This newspaper accepts that end-of-life care is complex, and a legal, moral and ethical minefield for medical staff.
We can understand that there are occasions when clinicians up the dose of painkillers out of compassion for the terminally ill with zero quality of life.
We understand. We do not condone. We do not pass judgment. This is a difficult area and every case is different.
But we unreservedly condemn using painkillers to shorten the life of a patient who would otherwise have survived.
And that is what happened at Gosport Memorial Hospital. This is not compassion. It is at best a cavalier disregard for the value of human life. At worst it is murder.
Our hearts go out to the families of the victims, and the Sunday Mirror will back them all the way in their campaign for justice.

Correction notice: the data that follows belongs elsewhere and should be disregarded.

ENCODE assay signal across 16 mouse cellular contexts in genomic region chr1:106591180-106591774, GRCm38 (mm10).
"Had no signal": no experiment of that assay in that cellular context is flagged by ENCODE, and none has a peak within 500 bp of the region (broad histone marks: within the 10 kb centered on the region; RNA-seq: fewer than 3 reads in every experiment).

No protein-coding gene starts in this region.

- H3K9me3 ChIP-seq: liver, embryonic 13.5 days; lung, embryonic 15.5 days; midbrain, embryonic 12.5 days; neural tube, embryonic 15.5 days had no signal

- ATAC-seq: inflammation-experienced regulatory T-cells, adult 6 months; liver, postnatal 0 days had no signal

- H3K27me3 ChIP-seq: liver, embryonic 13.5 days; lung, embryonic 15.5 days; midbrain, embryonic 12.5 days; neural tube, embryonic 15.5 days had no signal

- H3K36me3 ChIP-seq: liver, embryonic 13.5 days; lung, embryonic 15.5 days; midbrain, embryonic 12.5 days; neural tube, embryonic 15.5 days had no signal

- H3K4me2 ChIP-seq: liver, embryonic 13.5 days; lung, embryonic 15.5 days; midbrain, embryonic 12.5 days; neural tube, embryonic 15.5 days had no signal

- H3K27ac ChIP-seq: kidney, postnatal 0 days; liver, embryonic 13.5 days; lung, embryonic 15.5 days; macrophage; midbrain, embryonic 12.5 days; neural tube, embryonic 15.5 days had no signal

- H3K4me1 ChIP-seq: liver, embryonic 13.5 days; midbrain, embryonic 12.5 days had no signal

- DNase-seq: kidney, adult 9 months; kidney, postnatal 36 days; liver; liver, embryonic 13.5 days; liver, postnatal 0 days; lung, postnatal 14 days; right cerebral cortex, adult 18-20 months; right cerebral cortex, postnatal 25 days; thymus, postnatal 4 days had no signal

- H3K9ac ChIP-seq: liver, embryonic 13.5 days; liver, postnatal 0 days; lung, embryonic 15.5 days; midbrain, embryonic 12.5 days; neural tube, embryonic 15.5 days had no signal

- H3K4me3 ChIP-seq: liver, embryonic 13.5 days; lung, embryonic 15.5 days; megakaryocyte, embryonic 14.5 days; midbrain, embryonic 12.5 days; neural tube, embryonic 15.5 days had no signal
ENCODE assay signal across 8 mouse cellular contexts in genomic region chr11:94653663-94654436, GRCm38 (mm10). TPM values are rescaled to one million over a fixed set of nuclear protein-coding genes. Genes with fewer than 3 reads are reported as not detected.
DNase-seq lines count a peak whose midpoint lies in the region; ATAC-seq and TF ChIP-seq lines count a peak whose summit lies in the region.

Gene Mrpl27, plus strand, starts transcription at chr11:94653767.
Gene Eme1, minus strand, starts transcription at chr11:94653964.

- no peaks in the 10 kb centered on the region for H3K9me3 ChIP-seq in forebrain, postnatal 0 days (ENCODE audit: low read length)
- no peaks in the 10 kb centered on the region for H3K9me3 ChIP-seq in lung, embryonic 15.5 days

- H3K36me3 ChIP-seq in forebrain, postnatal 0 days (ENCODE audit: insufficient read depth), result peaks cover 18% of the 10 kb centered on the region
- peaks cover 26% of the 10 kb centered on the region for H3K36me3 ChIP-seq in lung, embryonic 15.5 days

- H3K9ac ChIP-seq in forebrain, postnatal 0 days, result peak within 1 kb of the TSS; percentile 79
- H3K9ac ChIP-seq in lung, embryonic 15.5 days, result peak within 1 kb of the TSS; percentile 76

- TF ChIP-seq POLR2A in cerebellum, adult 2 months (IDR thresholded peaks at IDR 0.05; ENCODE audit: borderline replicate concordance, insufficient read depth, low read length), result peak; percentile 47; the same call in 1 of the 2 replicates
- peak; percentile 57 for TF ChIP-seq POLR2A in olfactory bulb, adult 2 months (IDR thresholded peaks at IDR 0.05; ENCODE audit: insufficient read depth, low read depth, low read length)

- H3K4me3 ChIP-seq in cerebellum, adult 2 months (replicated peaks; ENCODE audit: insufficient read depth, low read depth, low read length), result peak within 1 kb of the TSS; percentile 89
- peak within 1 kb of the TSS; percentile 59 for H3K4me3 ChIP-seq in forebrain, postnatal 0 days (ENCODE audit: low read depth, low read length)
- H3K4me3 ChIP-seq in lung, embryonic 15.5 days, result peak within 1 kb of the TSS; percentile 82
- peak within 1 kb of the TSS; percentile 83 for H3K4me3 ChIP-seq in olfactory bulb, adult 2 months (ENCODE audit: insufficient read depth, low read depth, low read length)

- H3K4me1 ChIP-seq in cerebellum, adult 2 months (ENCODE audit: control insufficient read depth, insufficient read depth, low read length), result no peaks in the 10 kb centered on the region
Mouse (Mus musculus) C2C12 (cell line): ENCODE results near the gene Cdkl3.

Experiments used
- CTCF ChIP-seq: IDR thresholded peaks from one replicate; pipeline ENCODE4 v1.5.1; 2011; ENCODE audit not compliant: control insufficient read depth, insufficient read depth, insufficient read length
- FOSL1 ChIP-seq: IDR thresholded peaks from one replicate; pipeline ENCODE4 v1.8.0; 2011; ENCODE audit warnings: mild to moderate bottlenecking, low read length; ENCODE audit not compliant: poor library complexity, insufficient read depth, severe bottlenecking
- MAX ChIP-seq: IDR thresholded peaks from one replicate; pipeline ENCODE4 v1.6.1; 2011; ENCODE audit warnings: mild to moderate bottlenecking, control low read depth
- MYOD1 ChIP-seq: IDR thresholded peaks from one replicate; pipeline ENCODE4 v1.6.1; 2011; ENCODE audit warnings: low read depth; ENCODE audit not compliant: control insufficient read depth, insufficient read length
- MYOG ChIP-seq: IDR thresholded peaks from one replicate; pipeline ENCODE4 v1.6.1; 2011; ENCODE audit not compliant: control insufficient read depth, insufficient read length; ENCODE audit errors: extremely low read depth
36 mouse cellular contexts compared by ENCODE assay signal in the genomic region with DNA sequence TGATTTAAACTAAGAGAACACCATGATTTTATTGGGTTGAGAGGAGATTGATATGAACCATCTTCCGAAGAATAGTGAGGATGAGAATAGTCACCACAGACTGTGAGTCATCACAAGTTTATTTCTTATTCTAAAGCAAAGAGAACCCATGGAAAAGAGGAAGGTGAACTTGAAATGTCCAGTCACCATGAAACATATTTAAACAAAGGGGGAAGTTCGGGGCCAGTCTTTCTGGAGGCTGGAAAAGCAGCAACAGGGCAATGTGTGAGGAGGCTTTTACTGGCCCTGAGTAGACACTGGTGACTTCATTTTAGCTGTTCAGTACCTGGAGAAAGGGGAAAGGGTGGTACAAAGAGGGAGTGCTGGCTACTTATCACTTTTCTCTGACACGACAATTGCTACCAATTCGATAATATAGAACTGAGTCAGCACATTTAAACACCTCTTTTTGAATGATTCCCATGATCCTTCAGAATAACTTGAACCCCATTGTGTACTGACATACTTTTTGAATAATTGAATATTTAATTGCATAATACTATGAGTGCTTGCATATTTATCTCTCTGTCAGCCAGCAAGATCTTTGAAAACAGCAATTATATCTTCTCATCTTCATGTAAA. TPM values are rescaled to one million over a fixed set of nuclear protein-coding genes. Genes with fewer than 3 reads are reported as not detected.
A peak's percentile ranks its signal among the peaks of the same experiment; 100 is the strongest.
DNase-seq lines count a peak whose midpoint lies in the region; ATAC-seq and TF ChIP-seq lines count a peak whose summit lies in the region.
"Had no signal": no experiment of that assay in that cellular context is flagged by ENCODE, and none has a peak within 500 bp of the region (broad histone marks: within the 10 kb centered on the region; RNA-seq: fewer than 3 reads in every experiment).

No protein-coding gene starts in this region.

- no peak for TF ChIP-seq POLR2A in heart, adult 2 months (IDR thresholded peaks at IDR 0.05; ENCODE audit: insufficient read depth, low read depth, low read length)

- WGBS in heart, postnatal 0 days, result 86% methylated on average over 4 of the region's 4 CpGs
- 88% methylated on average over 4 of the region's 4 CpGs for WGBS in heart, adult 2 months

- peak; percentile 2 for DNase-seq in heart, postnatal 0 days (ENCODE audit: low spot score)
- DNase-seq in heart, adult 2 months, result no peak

We reveal today one of the most disturbing email trails you will ever read over a report which flagged up concerns at Gosport as long ago as 2003. Yet that report was shelved.
When it finally surfaced 10 years later, the Department of Health attempted a cover-up.
It clearly states that proper investigation of individual cases which gave cause for concern was needed. When it was finally published, the DoH planned to resist calls for a public inquiry.
It was only the courage, tenacity and sheer bloody-mindedness of the then Lib Dem care minister Norman Lamb that launched the devastating study by Bishop James Jones published last week.
Gosport relatives are now within a stone’s throw of getting justice. But civil servants who prolonged their agony should not be let off.
The culture of cover-up in Jeremy Hunt’s department must end.
We need to know that what happened at Gosport is not going on elsewhere. If officials tried to bury that scandal, how many others are they sitting on?
As the Health Secretary begins the restructuring of the NHS, he must also look at improving openness in his own department.
Because clarity, Mr Hunt, should begin at home.
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